My Art 2 class has been really great this year! I’m so excited because it really seems like a long time since I’ve enjoyed teaching Art 2.
We recently began working on Tempera Paint Resist artworks. It’s a fun process that I personally really enjoy. I love the lack of control but often times students really struggle with it. These guys seem to have embraced it…so far!
Here is my demo of the process.
You start with a sheet of any color construction paper (which is one reason I love this! The materials used are really cheap!) You can also use watercolor paper.
For this demo, I used an orange paper. I sketched a design out with pencil and went over it with Sharpie marker. Then, I painted inside the black lines using really thick tempera paint. You’ll want to try to keep your brush pretty dry since you want thick paint. (THIS DOES NOT WORK WITH ACRYLIC) The first layer of paint is the most important as it stains the paper. Don’t cover the black Sharpie lines.
Next, I added another thick coat of paint everywhere.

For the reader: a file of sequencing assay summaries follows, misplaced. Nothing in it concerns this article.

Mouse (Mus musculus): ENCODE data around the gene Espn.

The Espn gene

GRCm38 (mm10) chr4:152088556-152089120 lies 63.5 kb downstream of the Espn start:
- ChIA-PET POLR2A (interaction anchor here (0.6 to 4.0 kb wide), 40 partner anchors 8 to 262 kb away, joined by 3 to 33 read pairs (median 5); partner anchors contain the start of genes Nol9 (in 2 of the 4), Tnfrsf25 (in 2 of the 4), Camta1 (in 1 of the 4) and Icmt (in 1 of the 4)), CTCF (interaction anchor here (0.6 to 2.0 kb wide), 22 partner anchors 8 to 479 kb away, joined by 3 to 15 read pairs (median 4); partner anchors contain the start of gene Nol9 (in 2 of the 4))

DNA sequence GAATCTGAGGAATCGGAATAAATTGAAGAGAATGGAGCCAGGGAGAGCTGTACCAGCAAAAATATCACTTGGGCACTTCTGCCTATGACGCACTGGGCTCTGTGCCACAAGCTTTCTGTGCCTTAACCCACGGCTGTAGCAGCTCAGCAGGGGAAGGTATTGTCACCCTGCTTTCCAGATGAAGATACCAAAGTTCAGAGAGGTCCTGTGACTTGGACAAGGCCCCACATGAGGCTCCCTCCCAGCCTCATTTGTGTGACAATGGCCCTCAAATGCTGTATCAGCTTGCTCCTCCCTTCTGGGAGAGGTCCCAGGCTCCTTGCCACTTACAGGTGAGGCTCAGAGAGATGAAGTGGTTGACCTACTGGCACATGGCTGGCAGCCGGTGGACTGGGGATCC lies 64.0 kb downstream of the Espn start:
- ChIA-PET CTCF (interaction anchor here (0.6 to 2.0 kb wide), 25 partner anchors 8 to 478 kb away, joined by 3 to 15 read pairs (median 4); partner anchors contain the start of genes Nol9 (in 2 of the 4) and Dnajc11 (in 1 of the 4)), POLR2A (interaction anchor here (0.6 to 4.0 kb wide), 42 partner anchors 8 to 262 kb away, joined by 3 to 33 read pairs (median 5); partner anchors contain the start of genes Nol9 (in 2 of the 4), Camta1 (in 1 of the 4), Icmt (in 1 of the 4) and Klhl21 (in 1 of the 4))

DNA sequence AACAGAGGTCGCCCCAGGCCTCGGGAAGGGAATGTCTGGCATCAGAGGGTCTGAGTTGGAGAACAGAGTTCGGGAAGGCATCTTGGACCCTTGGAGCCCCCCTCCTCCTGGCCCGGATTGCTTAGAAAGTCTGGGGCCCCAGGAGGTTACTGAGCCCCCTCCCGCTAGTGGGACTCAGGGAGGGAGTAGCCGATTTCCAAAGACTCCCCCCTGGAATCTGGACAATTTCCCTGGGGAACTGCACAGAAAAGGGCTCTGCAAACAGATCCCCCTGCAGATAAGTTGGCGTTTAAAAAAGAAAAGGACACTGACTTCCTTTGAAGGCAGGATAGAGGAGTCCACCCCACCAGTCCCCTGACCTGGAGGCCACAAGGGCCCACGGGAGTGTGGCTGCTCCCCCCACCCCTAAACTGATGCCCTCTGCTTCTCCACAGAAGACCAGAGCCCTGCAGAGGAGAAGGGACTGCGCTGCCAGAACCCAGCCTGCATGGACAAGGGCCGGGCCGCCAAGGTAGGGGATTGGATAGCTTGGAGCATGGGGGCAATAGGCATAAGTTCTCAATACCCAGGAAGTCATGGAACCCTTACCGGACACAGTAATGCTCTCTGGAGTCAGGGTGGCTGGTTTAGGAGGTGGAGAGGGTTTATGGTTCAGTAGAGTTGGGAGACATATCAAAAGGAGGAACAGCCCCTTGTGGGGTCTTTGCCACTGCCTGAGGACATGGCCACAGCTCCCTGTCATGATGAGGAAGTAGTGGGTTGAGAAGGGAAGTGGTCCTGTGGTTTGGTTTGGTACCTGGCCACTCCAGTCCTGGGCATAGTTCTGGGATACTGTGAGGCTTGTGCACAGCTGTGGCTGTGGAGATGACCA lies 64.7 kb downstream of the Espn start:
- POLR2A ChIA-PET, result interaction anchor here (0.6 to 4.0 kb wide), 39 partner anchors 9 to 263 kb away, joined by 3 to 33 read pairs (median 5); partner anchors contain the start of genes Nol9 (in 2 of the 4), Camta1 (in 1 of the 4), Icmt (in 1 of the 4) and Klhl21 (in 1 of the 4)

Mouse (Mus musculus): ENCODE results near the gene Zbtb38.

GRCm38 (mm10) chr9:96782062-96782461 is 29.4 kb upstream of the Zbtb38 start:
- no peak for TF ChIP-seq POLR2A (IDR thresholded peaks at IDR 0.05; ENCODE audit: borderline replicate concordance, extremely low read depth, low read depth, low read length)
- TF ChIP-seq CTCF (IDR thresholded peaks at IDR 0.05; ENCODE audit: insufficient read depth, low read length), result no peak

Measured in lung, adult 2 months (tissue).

You’ll need to let these dry overnight. Then, coat the whole page in black India ink.
Let the ink dry until no more shiny spots are remaining. If you leave the ink on overnight, it sometimes becomes more difficult to remove.
Next, fill up a sink or a photo developing tray with cool water. You can place the artwork on a piece of masonite board or plexiglass to help support it. Then lower it into the water. You can lightly begin to use your fingers to remove the ink from the tempera paint. Sometimes it comes off easily and other times, it requires quite a bit of rubbing. Be gentle with the paper as it becomes really fragile when it’s wet.
You’ll begin to see the paint showing through. You might need to empty the water (because it gets really dirty) and refill. You can pull up the paper and peek to see what it looks like. You can choose how little or how much you wash it off.
Allow to dry. The black ink sticks to some parts where the paint was thinner or where the artist left the paper uncoated. It’s a fun process and leaves an interesting texture!
I’ll post some process shots of my students work soon!